By Shawn Moore, MBA | April 19, 2018
Senior Vice President for Product Management at ActiveHealth/ETR Board Member
Everyone wants a healthy workplace, right? In a healthy workplace, workers are more productive. Missions are supported. It’s a more pleasant environment for everybody.
So why are there so many challenges to establishing a healthy workplace? Especially workplaces like health organizations, service organizations and non-profits. What’s holding us back?
I work in the worksite wellness business. I recognize this takes some effort. But becoming a healthier workplace is not an insurmountable task. It is like any culture modification—it is developed in phases and over time. I would recommend five low-to-no-cost actions you can take in your workplace right now that can noticeably boost wellness and worker satisfaction. But, first, I would like to share some high level thoughts around best practices and trends to help you get a solid footing in enhancing your culture of health.
My team helps companies and organizations bring healthier practices and stronger health values to their work settings. We start by doing a strategic analysis. We look at these three things:
Whatever the outcome of our strategic analysis, we will quickly come to the issue of stress. Individual workers experience stress. Work environments can create stress. Policies can exacerbate stress. Poor communication within a work environment means that problematic stress in individuals or teams may be missed entirely.
This is crucial. Until you can manage stress—individually or organizationally—you’ll have a difficult time being successful in anything else related to worksite wellness.
Consider: two of the most serious health challenges in our nation at present are overweight/obesity and diabetes. Stress can play a role in both.
Chronic stress has an impact on the food people choose, the amount they eat, their pattern of consumption and cravings for “comfort foods.” It also affects where fat is deposited, leading to more visceral fat (fat stored around major organs, such as the liver, pancreas and kidneys). This is a greater threat to health. Stress can also affect metabolic and endocrine processes in ways that stimulate appetite, creating reward mechanisms in the brain that are similar to those among people addicted to alcohol or other drugs.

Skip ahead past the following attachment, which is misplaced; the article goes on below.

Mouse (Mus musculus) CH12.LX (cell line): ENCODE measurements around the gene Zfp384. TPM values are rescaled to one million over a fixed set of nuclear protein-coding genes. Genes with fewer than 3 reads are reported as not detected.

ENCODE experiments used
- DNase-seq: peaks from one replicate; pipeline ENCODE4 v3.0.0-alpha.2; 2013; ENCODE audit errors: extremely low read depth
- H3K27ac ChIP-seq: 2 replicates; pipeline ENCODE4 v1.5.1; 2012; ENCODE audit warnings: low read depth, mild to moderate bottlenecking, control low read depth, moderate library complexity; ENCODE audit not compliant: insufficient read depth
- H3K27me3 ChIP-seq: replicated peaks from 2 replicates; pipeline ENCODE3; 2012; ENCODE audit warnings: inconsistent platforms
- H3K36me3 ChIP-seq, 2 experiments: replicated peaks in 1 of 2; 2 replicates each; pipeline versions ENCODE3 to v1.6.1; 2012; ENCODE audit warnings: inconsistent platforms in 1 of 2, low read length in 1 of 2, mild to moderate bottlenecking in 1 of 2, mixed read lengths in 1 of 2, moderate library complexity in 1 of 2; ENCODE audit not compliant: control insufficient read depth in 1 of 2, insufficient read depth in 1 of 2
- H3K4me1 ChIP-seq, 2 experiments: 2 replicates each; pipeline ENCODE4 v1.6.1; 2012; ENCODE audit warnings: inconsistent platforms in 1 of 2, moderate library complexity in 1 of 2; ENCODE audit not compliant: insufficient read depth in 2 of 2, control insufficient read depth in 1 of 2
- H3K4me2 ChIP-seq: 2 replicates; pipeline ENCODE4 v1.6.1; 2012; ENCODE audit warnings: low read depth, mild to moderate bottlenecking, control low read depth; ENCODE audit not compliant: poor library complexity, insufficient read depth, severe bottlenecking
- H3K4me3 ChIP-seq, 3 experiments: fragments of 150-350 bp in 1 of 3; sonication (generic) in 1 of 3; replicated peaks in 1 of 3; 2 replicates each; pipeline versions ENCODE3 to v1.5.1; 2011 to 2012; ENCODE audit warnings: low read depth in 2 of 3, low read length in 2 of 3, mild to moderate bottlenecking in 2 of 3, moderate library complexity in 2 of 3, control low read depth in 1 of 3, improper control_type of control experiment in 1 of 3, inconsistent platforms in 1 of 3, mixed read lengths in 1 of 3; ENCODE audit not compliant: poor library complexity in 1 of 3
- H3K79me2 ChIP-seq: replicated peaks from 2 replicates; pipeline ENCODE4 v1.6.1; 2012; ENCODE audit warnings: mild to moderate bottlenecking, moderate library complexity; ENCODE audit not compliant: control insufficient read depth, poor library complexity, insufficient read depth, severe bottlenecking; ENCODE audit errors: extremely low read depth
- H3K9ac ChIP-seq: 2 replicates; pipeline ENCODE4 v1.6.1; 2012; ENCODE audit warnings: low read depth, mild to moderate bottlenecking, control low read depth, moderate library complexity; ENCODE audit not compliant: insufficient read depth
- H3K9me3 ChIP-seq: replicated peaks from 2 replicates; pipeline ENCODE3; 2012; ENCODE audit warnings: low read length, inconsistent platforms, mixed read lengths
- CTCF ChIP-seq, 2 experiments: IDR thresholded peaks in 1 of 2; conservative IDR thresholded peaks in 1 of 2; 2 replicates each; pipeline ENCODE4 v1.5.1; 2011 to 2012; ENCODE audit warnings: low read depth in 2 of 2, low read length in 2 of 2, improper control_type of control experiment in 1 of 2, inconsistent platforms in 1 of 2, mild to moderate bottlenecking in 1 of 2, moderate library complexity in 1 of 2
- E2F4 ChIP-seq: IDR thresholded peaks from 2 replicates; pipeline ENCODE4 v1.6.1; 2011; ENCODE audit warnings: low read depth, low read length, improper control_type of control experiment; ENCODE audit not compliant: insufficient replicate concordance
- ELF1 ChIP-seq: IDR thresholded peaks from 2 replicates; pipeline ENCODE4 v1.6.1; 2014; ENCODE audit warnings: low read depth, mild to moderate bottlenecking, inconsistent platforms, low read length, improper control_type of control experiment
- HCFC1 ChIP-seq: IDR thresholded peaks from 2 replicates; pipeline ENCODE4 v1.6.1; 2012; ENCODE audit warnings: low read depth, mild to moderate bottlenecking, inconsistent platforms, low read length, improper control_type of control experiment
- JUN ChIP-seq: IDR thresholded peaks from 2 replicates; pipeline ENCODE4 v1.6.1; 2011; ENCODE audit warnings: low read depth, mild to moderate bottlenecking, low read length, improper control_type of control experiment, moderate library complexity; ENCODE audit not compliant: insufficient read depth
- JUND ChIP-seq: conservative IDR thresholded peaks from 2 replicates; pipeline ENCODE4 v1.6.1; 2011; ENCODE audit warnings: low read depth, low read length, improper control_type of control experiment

Stress can lead to trouble sleeping. This, in turn, leads to increased appetite, less exercise, and greater prevalence of obesity. People who don’t get enough sleep are more likely to produce less insulin, raising their blood sugar levels and increasing their risk of developing diabetes.
So when I look at workplace wellness, I know that behaviors around sleep, exercise and nutrition are all wrapped up within this outer shell of stress.
This is where organizational mindfulness comes in.
Often, when people hear about mindfulness in the workplace, they think we’re taking a religious stance. We’re not. Some of the practices of mindfulness appear in Buddhism, but they’re present in many traditions, both spiritual and secular. What mindfulness is about is finding a state of being present and aware—of yourself, your surroundings, your thoughts, your sensations.
Mindfulness allows people to set aside the worries of the morning, or an hour ago, or 20 years ago, and bring their attention to what they are doing right this moment. Being in the moment and seeing oneself in the bigger picture of everything that is going on can have a powerful impact on stress.
Becoming a mindful organization is a powerful way to move a workplace along the continuum towards greater health. It’s simpler than you might imagine. Here are five low-to-no cost ways to create a culture of mindfulness, stress management and resilience.
For any culture modification to stick, you need a clear objective that identifies benefits organizational leaders can support. The American Psychological Association published a paper that outlines some of the benefits of mindfulness-based approaches. These include decreased stress and anxiety, improved cognitive capabilities and improved interpersonal relationships. What forward-thinking leader wouldn’t support such outcomes?